First, it was lumpectomy margins for invasive disease, and then in late August 2016, margins for DCIS. In the former case, it was “no ink on tumor,” and in the latter, “2mm is adequate as long as radiation is planned.” After a quarter-century of breast conservation, with absolute chaos reigning the entire time as to what constitutes an adequate margin, the majority are shouting, “Amen!”
Now, go back and read my July 2016 blog “Guidelines Morphing Into Canon.” Guidelines are great, as long as they are used as guidelines. Instead, guidelines have a way of becoming “standard of care,” and from there, it’s a small leap to canon, with any departure being a grave violation of patient care, and certainly not worthy of reimbursement by the insurer who only has the patient’s best interest at heart.
Lumpectomy margins are probably the most random, irreproducible, inaccurate measure we have in breast cancer management today. I sometimes joke that “pathologic margins are only a surrogate for, well, true margins.” But somehow, if you collect enough experts together in the same room, representing three major cancer organizations (SSO, ASTRO and ASCO), then wave a statistical wand over a plethora of clinical studies, you can turn lead into gold!
Having spent a year in the pathology lab, and being intimately familiar with tissue processing, I have a different view. From the time the lumpectomy specimen is being removed from the patient, aberrations begin to occur that give phony confidence when the margin is assessed. From the specimen radiograph that can knock off the outer rim of fat, to the handling of the gross specimen, to the ink that slides down into the crevices, to the ink that can be dragged into the specimen with the scalpel, and on and on, I can tell you why false-positive margins emerge. And then, on the false-negative side, there are even more reasons. The point is that margins are highly unscientific. So, how do p-values correct this? They don’t, but they give the illusion of certainty and the delusion of evidence-based medicine.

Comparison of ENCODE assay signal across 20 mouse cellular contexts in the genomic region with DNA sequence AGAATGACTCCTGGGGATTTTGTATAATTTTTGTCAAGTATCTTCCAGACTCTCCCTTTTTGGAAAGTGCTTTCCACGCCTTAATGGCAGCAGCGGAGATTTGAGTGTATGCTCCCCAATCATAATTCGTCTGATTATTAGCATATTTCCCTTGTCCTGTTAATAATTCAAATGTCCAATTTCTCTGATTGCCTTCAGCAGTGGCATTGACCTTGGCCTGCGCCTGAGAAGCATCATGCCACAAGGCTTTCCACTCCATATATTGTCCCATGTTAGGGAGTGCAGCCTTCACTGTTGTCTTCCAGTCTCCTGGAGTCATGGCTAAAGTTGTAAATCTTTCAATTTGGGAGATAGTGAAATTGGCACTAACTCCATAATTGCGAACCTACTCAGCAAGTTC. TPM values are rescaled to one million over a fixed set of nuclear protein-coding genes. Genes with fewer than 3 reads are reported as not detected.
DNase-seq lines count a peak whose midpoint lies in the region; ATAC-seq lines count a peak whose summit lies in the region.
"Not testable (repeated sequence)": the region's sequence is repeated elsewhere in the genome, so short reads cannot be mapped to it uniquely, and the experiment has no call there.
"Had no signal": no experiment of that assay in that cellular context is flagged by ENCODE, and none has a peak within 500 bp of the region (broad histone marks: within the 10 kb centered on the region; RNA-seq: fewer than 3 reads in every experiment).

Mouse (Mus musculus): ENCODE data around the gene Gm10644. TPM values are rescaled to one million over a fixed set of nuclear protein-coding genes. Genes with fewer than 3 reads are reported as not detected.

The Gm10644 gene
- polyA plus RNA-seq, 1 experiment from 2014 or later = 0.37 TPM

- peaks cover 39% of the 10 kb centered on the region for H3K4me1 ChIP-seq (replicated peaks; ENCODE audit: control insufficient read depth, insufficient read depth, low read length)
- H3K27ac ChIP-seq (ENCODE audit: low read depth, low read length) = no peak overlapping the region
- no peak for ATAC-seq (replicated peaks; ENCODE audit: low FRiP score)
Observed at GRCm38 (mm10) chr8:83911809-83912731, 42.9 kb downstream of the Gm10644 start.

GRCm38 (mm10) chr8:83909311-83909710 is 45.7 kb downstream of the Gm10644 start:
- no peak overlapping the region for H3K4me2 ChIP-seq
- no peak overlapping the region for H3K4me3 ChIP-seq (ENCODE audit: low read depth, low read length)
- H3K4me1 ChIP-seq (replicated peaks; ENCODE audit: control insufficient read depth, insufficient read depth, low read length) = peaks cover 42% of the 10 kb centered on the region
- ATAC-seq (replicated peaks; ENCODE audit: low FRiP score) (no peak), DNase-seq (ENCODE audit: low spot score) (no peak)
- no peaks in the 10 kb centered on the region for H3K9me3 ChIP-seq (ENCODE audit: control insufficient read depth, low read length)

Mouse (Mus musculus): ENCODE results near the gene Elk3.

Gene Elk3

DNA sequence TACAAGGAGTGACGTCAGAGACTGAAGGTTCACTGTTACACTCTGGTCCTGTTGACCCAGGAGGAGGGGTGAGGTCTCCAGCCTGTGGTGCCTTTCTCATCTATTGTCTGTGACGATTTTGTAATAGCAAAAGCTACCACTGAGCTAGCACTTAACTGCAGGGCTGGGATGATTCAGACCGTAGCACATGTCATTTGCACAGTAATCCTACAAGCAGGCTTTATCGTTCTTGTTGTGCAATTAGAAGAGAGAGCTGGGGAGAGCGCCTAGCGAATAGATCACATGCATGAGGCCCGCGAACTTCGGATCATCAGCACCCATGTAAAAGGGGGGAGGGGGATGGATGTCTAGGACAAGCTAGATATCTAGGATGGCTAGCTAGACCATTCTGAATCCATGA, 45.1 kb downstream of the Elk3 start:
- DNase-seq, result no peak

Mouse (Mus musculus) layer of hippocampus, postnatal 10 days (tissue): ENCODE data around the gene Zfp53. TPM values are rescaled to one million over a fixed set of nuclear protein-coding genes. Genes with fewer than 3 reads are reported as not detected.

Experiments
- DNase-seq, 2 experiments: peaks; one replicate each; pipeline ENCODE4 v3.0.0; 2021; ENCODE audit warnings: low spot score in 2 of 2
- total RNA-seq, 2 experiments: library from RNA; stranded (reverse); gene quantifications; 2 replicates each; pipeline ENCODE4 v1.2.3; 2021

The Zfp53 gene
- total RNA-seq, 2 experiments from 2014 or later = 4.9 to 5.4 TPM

There are so many variables that should enter into the decision for re-excision that I can’t begin to list them here. But the first problem with this new standard is that “DCIS” is addressed as though it were a single entity. But a 5.0cm DCIS where the extent is not seen well on imaging, and with margins of only 2mm at multiple sites around the specimen…well, it’s not even in the same category as the 0.5cm DCIS that fits on one slide were you see the entire lesion.
As DCIS grows, the margins become less and less reliable, and imaging of all types can be unreliable as a roadmap as well. How many prospective, randomized clinical trials have been performed to test the value of radiation in women with Grade 1 or 2 DCIS that measures under 1.0cm? Answer: None. Yet, these women are told to undergo radiation because prospective RCTs have shown benefit to radiation, even in “good DCIS,” failing to mention that so-called “good DCIS” in those trials, when Grade 1 or 2, can be up to 2.5cm in the study protocol, with 3mm margins. That’s a different animal than the 0.5cm DCIS that was also 0.5cm on imaging that I described above, especially if you can accomplish 1.0cm margins. In this latter situation, recurrence rates with wide excision alone are close to zero, making it very difficult for radiation to add anything other than trouble.